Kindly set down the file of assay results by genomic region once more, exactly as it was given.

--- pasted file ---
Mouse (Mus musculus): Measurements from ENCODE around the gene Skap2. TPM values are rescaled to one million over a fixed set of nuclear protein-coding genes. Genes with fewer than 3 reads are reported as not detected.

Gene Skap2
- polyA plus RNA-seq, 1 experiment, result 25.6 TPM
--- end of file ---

Mouse (Mus musculus): Measurements from ENCODE around the gene Skap2. TPM values are rescaled to one million over a fixed set of nuclear protein-coding genes. Genes with fewer than 3 reads are reported as not detected.

Gene Skap2
- polyA plus RNA-seq, 1 experiment, result 25.6 TPM